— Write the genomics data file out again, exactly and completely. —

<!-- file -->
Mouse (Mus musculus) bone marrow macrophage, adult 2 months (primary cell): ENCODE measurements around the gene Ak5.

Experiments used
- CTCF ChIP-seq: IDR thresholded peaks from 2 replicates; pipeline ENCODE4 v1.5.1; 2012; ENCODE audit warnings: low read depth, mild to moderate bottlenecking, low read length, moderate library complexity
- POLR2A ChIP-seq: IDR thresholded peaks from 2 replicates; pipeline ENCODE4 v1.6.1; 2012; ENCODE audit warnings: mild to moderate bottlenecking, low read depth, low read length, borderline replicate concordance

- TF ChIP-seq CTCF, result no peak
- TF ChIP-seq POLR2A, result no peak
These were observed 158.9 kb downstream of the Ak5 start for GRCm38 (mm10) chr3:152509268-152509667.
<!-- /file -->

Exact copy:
Mouse (Mus musculus) bone marrow macrophage, adult 2 months (primary cell): ENCODE measurements around the gene Ak5.

Experiments used
- CTCF ChIP-seq: IDR thresholded peaks from 2 replicates; pipeline ENCODE4 v1.5.1; 2012; ENCODE audit warnings: low read depth, mild to moderate bottlenecking, low read length, moderate library complexity
- POLR2A ChIP-seq: IDR thresholded peaks from 2 replicates; pipeline ENCODE4 v1.6.1; 2012; ENCODE audit warnings: mild to moderate bottlenecking, low read depth, low read length, borderline replicate concordance

- TF ChIP-seq CTCF, result no peak
- TF ChIP-seq POLR2A, result no peak
These were observed 158.9 kb downstream of the Ak5 start for GRCm38 (mm10) chr3:152509268-152509667.